Drogheda’s ‘Old Tech’

Drogheda Vocational School on King Street was designed by Ralph Henry Byrne (1877-1946) (3) son of architect William Henry Byrne of the practice W.H. Byrne & Son, and not Michael Scott as is commonly believed. W.H. Byrne & Son were a prolific practice known for commissions such as the now Permanent TSB O’Connell Street Lower, Dublin (1919), MIC Main Building, Limerick (1899), National Maternity Hospital, Holles Street (1937).

From the Drogheda Independent, 2nd February 1934

The plans for the main school building and a caretaker’s lodge were drawn up by 1934 when the Drogheda Vocational Education Committee advertised the tender for building works. St Laurence’s School as it was first known was opened on 6 June 1936 by the Minister for Education Thomas Derrig (1897-1956), who commented that ‘it was another step in the fitting of the children to take their place in the battle of life’.

Modern School

The school is a detached, eleven-bay (since 1952 when extended by W.H. Byrne & Son adding an extra four bays), three-storey building with a four-stage central block. It wears its modernism elegantly but simply, with a flat roof, white painted rendered chimneystacks, concrete sills, and cantilevered concrete canopy over the entrance.

The detailing is found in the cogged brick cornice edging the parapets and the original metal windows, which the building thankfully retains. It displays a sense of grandeur with the flight of concrete steps set between fluted concrete piers that act as planters at the top, leading to the upper ground floor entrance of double leaf metal glazed doors flanked by sidelights. The geometric delight of this building is continued in the chamfered archway of the lower ground level created by the steps. The site is enclosed by metal railings.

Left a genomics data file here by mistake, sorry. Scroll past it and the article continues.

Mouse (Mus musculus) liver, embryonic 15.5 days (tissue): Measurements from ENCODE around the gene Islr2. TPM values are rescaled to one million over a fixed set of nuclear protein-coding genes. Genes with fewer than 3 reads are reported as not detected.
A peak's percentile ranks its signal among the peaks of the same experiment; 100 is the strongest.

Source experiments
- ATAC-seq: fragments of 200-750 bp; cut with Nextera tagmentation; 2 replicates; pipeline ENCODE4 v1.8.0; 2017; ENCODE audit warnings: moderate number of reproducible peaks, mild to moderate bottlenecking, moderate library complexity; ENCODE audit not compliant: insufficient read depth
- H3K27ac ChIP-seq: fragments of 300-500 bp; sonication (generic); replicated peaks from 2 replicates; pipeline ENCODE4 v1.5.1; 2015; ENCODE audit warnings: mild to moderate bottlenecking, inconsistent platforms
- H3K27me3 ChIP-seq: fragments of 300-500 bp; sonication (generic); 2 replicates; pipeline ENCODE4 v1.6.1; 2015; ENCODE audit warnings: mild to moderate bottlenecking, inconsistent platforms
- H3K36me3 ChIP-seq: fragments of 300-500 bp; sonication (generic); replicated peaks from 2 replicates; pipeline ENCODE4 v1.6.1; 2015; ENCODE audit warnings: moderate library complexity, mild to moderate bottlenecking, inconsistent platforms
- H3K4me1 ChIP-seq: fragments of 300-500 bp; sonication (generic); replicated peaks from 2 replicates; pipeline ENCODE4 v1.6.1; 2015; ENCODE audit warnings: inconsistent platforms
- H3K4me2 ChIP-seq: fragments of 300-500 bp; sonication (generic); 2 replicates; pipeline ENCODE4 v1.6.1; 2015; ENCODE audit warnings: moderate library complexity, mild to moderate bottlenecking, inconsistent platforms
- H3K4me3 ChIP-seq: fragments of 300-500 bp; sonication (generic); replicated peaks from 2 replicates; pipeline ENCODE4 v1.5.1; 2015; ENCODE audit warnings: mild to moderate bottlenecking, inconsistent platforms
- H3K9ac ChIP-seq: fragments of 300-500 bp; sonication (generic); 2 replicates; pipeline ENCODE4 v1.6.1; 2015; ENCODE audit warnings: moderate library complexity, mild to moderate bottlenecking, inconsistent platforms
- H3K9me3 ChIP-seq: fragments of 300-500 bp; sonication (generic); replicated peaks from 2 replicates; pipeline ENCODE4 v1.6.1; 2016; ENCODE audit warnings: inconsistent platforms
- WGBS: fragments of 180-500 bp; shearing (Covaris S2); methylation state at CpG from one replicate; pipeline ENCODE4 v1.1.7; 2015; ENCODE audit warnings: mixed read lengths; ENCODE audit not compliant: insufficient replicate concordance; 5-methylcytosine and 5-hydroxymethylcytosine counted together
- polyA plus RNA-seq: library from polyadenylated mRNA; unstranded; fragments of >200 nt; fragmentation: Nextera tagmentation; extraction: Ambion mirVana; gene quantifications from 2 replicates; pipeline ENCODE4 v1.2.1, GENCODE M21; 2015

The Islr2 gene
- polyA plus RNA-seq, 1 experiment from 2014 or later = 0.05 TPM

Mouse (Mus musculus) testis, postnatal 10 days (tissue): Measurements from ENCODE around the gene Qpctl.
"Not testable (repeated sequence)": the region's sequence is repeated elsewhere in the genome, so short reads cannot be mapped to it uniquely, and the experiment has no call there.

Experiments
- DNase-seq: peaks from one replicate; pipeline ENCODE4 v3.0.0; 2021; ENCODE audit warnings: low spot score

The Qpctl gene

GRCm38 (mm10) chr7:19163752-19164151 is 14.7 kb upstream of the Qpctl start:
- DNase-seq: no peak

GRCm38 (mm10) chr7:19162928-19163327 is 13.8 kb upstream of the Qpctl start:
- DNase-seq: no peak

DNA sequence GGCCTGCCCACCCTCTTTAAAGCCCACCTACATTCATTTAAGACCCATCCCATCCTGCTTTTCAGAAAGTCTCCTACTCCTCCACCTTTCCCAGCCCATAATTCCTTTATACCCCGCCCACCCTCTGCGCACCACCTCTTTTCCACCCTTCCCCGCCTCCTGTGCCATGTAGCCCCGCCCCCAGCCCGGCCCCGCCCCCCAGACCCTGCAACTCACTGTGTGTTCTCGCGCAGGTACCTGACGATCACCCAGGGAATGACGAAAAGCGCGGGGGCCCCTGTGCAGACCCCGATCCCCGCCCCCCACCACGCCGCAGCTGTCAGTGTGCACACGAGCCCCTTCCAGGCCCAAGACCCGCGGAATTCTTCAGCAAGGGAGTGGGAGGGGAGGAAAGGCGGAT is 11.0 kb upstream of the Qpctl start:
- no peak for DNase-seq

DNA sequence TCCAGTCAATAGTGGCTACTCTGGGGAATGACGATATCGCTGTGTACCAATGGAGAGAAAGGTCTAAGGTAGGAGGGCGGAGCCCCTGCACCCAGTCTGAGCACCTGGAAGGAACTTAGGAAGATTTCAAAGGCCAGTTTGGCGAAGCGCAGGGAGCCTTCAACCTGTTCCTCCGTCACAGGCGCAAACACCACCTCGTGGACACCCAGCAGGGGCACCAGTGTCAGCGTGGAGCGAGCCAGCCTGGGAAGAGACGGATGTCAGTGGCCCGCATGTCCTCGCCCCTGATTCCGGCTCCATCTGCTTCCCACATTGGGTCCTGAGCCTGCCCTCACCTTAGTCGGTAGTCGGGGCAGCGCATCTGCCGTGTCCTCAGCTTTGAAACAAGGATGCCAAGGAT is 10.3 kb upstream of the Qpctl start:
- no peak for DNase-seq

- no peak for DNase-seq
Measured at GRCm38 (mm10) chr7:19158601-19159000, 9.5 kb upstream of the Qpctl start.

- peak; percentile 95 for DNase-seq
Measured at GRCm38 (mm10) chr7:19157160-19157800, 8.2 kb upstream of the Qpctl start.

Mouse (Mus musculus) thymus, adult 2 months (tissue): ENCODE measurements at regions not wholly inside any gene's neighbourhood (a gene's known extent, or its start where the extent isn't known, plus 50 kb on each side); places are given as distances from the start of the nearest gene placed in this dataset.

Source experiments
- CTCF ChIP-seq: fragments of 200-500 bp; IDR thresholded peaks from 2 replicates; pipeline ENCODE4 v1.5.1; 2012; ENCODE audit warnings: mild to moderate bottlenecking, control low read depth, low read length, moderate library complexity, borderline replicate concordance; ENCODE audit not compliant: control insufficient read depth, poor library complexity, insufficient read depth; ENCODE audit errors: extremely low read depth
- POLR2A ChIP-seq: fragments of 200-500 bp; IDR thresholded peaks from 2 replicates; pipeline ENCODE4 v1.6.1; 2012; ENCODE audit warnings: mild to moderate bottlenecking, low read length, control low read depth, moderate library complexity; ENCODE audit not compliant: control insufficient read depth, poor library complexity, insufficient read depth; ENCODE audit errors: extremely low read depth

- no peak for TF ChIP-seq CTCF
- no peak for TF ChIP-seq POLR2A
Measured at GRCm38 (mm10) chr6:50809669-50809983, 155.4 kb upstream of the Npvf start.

The building is well-maintained and retains many original features. With Protected Structures status on the Louth County Development Plan, this beacon of education will remain for future generations. A fine example of its era the Drogheda Institute of Further Education building, a representation of the battle for the vocational education system in Ireland, should be held in high regard far and wide.

Thank you to Aoife Ruane, Director of the Highlanes Municipal Art Gallery for her help with this article.

(1) 'The purpose of the Vocational Education Act 1930 was to remodel the existing system of technical education and to provide a system of continuation education. The most important feature of the Act was the provision made for continuation education which enables young persons who leave the primary schools at the age of 14, and do not go to secondary schools.' Vocational Education Act 1930. Department of Taoiseach Private Office Files, National Archive of Ireland, ref: 97/9/434.

(2) Seamus Ó Buachalla (1985) ‘Church and state in Irish education in this century’, vol. 20, no.4, European Journal of Education, p.357.

(3) Byrne, Ralph Henry - Dictionary of Irish Architects